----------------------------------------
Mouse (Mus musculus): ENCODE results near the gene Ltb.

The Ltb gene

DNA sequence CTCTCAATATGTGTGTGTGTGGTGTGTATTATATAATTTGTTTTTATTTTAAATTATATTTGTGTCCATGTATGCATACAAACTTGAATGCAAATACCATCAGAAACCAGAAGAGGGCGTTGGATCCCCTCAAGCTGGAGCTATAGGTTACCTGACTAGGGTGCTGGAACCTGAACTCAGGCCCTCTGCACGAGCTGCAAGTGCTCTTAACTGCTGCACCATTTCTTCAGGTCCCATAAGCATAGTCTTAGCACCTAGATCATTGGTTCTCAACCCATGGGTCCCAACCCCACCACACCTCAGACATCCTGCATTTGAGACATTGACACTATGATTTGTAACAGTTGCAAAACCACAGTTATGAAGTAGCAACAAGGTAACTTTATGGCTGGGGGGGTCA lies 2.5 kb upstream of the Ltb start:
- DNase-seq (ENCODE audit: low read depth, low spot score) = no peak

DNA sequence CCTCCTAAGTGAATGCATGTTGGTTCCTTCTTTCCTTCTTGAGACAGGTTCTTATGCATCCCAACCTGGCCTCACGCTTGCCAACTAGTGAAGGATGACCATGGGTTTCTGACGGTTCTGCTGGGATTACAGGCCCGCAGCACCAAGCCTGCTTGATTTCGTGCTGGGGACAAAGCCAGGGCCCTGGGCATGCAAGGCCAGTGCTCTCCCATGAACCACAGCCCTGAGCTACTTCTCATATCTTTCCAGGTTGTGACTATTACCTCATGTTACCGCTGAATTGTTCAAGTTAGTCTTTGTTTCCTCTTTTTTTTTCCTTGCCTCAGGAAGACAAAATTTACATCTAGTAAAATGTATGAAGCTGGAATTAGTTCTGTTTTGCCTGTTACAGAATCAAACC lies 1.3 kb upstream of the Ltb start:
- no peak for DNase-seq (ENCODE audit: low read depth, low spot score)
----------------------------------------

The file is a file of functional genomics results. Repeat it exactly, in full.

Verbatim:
Mouse (Mus musculus): ENCODE results near the gene Ltb.

The Ltb gene

DNA sequence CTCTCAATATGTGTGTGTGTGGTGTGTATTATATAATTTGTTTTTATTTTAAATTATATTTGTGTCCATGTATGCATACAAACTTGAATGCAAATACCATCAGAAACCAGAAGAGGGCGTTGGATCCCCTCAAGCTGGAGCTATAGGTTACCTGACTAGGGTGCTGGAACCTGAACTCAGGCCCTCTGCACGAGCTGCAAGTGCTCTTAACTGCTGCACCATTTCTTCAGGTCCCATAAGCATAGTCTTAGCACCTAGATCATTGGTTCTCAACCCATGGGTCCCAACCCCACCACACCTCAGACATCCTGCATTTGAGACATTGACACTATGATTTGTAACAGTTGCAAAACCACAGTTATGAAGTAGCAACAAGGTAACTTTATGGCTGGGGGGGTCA lies 2.5 kb upstream of the Ltb start:
- DNase-seq (ENCODE audit: low read depth, low spot score) = no peak

DNA sequence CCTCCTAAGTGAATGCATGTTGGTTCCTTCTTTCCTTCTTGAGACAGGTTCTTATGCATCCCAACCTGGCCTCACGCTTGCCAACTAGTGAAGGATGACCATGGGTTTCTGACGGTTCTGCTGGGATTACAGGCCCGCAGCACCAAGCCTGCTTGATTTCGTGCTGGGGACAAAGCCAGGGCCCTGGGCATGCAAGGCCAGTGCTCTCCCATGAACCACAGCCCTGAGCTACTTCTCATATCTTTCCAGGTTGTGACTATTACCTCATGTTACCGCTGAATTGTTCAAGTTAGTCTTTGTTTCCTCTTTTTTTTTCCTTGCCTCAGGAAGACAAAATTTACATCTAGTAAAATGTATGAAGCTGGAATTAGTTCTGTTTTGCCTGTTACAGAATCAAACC lies 1.3 kb upstream of the Ltb start:
- no peak for DNase-seq (ENCODE audit: low read depth, low spot score)